Augustine wrote, “Verbum caro factum est, et habitavit in nobis; illi carni adjungitur ecclesia, et fit Christus totus, caput et corpus - “The Word was made flesh, and dwelled among us; to that flesh is joined the church, and there is made the whole Christ, head and body.” (On the Epistle of John 1.2)
In this concept, Christ and his Church together form the totus Christus (“the whole Christ”). Augustine said it was not that Christ would be incomplete without us, but that he did not wish to be complete without us or without a church. (cf. Sermons 341.1.1 and 9.1)
This concept influenced Augustine’s interpretation of the Bible and his theology. Firstly, with regards to the Scriptures, because Christ is at the centre of God’s plan for humanity, he must be at the centre of the Bible. The entire message of Scripture is about Jesus Christ, his person, his sufferings, and his glory. It is not enough to read the Bible as a book about God; we must learn to read it as a book about God-in-Christ
But Christ can never be separated from his people. To say the Bible is Christ-centred is to say it is church-centred. The idea unites Christology and ecclesiology by affirming the real connection of Christ, the head, to the Church, his body. On the one hand, to speak of Christ alone is to forget the whole Christ, for Christ is united to the Church. On the other, to speak of the Church alone is also to forget the whole Christ, for the Church is united to Christ.
Augustine’s first rule of biblical interpretation is totus christus. Christ-centered and church-centered hermeneutics are one and the same. To find Christ in the pages of Scripture is to find his bride, the Church. In his theological combat, Augustine made use of this concept in his ecclesiological controversy with the Donatists. Augustine saw the tragedy of institutional division in the Church. He and his opponents had different ecclesiological views, yet both sides claimed to affirm Orthodox Christology.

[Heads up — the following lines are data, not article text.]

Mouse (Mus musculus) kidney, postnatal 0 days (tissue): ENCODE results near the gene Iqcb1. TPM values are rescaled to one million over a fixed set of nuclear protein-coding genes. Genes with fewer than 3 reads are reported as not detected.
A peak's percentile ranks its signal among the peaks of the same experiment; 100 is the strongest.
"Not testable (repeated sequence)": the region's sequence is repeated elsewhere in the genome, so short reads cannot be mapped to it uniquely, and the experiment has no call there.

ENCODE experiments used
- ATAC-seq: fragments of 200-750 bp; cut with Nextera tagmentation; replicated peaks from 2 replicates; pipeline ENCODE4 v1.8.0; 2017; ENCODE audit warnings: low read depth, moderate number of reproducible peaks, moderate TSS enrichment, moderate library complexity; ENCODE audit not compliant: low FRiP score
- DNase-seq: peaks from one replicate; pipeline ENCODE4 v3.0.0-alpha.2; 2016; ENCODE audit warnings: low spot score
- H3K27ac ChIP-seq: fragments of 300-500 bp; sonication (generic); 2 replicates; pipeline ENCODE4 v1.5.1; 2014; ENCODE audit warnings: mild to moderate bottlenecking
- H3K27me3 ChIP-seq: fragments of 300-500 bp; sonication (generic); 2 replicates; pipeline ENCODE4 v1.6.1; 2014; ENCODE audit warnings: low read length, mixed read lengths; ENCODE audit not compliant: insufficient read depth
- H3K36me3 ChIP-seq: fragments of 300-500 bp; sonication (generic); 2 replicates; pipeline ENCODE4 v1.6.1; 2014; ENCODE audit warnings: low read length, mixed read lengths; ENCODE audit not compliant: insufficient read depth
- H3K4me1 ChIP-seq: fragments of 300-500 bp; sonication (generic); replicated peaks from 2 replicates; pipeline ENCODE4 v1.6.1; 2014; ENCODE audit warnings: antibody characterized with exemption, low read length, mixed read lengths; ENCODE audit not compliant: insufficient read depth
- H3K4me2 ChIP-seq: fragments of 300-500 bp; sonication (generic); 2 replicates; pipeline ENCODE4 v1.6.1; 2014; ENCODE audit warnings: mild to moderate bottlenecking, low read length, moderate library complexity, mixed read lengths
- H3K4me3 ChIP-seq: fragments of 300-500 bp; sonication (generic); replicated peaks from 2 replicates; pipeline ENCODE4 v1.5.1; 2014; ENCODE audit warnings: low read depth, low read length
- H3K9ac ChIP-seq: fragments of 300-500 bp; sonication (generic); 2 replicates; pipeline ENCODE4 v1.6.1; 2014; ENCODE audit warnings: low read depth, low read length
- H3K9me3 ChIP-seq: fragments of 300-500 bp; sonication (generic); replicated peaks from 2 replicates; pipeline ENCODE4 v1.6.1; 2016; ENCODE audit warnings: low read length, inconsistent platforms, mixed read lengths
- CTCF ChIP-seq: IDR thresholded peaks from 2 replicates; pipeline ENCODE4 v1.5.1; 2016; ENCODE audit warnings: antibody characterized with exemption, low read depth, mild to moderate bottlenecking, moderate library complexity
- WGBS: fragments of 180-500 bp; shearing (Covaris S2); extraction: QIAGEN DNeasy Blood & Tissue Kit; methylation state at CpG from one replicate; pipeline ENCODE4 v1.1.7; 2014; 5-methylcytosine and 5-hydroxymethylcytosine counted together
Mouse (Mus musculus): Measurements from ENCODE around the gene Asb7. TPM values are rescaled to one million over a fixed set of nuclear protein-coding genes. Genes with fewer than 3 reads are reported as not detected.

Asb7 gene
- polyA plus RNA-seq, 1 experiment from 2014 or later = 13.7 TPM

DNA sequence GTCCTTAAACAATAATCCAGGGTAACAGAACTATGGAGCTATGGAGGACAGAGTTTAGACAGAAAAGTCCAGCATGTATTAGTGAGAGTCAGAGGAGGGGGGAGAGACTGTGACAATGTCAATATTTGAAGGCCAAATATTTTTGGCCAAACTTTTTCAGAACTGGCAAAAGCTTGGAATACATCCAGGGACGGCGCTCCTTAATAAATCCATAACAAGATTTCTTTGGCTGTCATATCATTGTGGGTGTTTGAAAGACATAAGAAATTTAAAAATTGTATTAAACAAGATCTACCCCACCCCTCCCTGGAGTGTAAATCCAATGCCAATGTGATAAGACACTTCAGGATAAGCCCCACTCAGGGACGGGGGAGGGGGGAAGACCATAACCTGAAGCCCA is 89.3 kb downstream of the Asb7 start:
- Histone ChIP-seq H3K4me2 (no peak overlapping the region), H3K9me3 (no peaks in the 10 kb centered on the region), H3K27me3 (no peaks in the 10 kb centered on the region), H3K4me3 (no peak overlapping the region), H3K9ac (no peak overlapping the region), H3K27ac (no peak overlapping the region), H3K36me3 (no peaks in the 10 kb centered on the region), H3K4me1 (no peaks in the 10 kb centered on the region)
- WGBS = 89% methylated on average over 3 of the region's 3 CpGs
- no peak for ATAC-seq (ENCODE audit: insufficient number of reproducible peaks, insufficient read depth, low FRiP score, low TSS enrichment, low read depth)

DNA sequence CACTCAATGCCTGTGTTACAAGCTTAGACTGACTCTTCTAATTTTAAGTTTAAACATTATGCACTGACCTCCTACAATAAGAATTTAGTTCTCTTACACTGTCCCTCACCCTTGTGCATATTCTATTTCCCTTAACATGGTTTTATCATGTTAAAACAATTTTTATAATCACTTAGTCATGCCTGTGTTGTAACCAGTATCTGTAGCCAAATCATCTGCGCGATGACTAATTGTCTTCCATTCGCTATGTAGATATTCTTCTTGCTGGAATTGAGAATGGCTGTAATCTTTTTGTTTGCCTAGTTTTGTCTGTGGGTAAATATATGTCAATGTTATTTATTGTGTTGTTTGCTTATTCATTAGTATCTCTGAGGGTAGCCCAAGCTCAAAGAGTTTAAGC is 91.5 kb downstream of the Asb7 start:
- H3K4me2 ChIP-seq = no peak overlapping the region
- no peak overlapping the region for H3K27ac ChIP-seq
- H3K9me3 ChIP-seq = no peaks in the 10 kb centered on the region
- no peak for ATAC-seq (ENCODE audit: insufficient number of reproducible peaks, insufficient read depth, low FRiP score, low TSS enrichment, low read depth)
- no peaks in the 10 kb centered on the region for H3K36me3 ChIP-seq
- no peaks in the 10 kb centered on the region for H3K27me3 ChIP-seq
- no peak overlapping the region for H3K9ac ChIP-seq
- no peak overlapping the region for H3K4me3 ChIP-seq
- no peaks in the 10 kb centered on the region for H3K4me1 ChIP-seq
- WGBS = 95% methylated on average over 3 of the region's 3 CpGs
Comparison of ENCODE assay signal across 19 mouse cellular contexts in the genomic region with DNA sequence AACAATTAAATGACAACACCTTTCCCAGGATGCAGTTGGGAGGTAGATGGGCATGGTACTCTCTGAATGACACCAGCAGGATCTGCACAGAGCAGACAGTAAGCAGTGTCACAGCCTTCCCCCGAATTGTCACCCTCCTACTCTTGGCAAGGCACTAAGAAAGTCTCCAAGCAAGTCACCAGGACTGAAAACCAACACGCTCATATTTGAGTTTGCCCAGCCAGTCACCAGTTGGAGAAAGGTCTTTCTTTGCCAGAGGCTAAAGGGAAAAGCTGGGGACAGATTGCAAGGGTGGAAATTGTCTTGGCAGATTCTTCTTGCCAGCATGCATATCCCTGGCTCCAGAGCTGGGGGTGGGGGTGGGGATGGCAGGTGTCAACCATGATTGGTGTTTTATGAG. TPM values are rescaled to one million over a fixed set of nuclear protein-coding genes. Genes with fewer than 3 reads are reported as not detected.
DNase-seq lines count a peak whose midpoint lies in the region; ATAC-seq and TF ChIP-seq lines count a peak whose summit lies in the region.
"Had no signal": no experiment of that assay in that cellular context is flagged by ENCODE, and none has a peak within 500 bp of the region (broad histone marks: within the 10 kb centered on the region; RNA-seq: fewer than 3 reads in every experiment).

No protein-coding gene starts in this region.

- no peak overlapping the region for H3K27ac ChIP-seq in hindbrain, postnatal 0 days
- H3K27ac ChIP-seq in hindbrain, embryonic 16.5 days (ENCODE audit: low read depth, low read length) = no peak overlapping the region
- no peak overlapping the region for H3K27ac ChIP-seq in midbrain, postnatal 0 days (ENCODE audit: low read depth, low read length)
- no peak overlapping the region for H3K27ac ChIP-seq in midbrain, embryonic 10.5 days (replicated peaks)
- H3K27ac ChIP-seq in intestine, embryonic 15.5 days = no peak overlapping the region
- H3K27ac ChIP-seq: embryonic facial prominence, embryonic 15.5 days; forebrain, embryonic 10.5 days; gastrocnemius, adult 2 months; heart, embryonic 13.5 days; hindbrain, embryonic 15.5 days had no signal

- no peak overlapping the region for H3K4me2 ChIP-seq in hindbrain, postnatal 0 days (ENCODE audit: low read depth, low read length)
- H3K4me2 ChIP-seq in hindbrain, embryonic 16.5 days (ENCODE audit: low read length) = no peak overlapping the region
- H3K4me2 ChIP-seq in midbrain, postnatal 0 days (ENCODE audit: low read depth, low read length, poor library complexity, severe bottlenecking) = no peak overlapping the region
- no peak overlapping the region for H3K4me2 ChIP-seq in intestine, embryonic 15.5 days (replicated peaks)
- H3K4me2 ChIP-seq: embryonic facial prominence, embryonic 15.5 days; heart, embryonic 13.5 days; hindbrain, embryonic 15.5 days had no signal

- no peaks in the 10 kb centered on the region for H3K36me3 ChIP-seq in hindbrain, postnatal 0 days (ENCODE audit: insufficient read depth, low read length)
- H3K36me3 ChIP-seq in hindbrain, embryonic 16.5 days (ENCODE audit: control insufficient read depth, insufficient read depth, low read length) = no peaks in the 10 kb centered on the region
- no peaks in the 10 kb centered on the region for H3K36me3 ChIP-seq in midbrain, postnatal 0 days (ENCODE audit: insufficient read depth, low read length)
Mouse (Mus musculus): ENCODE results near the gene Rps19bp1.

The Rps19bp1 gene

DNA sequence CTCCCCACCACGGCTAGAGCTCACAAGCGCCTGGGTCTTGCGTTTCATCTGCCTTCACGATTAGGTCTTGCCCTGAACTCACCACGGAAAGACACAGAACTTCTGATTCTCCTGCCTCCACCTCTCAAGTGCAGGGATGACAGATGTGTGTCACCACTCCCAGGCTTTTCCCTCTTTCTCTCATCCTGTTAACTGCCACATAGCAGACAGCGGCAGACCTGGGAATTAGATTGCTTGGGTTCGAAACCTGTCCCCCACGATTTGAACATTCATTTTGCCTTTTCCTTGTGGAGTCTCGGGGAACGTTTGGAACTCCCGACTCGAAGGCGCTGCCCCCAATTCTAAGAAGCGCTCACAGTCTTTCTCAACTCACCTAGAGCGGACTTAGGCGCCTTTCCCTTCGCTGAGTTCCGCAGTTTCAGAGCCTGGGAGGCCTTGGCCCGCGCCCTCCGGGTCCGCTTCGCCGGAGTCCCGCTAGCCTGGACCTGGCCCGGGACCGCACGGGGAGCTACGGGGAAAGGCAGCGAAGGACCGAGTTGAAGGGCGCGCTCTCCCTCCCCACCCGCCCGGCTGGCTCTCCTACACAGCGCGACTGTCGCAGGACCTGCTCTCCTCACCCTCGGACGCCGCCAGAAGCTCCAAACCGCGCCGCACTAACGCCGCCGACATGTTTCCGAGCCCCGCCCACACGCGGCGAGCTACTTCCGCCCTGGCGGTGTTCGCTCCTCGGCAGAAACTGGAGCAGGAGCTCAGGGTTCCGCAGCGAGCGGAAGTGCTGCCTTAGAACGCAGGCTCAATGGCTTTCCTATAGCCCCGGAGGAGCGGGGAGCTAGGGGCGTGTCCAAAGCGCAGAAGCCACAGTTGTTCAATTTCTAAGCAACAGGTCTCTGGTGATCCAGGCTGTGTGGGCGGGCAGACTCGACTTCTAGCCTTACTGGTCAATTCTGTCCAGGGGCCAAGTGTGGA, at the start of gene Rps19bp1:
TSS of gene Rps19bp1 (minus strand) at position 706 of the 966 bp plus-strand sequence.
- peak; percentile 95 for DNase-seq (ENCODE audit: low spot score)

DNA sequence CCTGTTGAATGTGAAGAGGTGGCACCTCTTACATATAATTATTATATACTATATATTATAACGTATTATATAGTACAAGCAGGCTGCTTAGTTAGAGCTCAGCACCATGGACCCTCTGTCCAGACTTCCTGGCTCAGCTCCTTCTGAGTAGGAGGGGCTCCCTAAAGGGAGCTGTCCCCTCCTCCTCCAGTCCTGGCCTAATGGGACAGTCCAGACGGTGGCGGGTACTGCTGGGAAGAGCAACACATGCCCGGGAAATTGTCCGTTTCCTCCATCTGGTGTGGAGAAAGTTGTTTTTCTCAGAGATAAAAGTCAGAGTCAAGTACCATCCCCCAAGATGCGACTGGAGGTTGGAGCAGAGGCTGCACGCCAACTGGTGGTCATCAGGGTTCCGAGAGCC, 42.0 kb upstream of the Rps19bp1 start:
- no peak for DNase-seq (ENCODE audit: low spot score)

Hence, Augustine made his ecclesiological case by appealing to Christology. With the aid of the concept of totus Christus, Augustine could accuse those who divide the Church of actually denying the very incarnation of the Word. In his sixth homily on 1 John, he declares: “He came to gather in one, you come to unmake. You would pull Christ’s members asunder. How can it be said that you do not deny that Christ is come in the flesh, [if you have] torn asunder the Church which he has gathered together?” (In. Epist. Io. VI.14). Therefore, the totus Christus concept served Augustine well in the midst of theological controversy.
Augustine’s discussion and application of the concept of totus Christus is not found exclusively in his Homilies on First John. The late Tarsicius J. van Bavel O.S.A. argued that Augustine lifts the concept from Paul. The phrases “body of Christ” and “in Christ” play a central role in Paul’s epistles. Furthermore, Paul speaks repeatedly of the unity of Christ and Christians, especially in suffering.
Such a unity in suffering is not unique to Paul among the writers of the New Testament. Van Bavel noted, “Augustine frequently quotes two New Testament texts about Christ’s identification with the human being.” These two texts are Matthew 25:31-46 and Acts of Apostles 9:4. In both cases, Christ speaks of his people in the first person singular. In Matthew 25, the Son of Man addresses the sheep and the goats regarding their compassion when he was sick, hungry, or in prison. He declares, “Whatever you do to the least of these, you do to me.”
In Acts 9, Jesus asks Saul on the road to Damascus, “Saul, why do you persecute me?” It can be concluded, then, that the unity of Christ and Christians, especially in suffering, is a theme throughout the New Testament. A strong case can be made that Augustine regarded the totus Christus as being more than a figure of speech, a metaphor. The following passage by Augustine in his Homilies on the Gospel of John indicates this:"Then let us rejoice and give thanks that we are made not only Christians, but Christ. Do you understand, brothers, and apprehend the grace of God upon us? Marvel, be glad, we are made Christ. For if he is the head, we are the members: the whole man is he and we…The fullness of Christ, then, is head and members. Head and members, what is that? Christ and the Church." (In. Epist. Io. XXI.8)
Therefore, van Bavel stated, “This is more than a simple comparison or metaphor; it is a personal unity.” Totus Christus is a realistic concept for Augustine. This realism prompts the objection: does the concept of totus Christus take away from the uniqueness of Christ? No. Whatever one makes of the Christology of Augustine in general, the priority in the formula is always given to Christ. And as van Bavel added, “It is not so that Christ would be incomplete without us or without a church…The union of Christ and the human being is a matter of unity through identification (not identity), freely chosen out of love.” So Christ graciously unites himself to us, so that he cannot be found without us or us without him. AN2343